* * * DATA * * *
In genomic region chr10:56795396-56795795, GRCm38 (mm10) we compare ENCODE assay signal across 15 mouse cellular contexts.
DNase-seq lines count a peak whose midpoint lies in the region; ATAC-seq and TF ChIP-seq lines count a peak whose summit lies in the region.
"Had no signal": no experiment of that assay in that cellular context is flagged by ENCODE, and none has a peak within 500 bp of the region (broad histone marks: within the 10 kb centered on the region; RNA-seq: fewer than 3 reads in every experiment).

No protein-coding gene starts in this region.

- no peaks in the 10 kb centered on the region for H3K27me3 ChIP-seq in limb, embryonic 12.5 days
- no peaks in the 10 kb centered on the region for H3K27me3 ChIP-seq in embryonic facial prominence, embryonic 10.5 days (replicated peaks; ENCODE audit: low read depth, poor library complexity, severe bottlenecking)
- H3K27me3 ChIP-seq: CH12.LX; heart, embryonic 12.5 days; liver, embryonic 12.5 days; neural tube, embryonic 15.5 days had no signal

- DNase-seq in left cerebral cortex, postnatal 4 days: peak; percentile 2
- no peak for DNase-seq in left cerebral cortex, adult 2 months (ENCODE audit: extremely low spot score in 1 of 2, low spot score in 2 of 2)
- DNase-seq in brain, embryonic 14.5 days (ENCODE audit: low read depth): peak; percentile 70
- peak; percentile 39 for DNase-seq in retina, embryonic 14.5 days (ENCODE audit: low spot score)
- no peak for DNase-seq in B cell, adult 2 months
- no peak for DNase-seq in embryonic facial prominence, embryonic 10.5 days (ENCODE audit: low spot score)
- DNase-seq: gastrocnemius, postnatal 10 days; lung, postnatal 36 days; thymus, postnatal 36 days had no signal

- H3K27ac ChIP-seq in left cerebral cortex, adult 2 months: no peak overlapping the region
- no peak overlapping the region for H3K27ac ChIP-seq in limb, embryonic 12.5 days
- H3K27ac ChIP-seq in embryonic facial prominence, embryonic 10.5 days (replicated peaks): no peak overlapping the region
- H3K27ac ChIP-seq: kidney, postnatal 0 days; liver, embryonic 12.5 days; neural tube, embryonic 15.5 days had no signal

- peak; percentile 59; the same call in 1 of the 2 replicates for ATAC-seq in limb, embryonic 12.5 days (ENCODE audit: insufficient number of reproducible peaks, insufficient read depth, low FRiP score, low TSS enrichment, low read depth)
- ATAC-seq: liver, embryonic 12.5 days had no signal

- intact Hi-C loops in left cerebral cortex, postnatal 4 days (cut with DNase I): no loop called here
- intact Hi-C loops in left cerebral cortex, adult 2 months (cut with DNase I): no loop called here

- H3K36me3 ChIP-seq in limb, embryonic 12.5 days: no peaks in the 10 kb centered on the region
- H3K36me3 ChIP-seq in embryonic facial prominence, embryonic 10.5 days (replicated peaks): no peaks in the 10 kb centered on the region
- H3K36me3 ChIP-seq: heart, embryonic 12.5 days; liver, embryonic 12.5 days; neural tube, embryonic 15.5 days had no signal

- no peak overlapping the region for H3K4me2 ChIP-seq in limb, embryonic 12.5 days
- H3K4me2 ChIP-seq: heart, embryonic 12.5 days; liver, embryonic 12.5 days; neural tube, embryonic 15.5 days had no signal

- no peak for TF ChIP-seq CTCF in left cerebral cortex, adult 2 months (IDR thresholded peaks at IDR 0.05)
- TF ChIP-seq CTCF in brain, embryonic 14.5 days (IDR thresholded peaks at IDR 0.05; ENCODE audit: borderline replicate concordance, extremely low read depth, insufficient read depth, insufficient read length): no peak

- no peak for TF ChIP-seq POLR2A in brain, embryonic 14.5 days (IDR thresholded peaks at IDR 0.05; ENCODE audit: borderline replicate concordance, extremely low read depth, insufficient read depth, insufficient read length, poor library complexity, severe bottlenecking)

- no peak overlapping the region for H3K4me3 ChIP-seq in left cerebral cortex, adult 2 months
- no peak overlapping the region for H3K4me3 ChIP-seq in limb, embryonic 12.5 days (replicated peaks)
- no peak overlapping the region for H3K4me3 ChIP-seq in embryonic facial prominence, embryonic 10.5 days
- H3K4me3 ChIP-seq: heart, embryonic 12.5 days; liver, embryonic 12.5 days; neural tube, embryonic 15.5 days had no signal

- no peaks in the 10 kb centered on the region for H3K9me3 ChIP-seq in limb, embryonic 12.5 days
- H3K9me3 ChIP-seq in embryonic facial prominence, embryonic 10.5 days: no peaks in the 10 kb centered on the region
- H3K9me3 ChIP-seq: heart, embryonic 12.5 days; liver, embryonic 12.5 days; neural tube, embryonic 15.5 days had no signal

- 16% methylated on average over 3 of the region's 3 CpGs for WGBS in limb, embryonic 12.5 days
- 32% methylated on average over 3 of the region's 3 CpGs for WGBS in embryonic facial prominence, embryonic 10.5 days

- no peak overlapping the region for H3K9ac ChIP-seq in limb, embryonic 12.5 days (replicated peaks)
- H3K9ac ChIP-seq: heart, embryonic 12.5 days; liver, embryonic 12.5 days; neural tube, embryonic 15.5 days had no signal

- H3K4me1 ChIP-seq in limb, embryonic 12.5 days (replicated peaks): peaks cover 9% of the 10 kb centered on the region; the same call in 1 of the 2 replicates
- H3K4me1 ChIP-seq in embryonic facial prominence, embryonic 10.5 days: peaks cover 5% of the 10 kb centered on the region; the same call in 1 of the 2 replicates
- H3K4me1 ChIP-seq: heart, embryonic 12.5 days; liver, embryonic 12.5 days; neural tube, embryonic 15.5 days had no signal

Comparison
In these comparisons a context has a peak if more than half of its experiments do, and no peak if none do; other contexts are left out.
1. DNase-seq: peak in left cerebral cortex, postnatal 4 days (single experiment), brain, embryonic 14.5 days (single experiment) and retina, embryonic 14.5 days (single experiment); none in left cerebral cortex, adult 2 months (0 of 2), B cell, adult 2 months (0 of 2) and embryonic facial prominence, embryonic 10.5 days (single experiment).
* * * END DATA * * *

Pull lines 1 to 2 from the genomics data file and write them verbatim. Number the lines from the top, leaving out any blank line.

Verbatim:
In genomic region chr10:56795396-56795795, GRCm38 (mm10) we compare ENCODE assay signal across 15 mouse cellular contexts.
DNase-seq lines count a peak whose midpoint lies in the region; ATAC-seq and TF ChIP-seq lines count a peak whose summit lies in the region.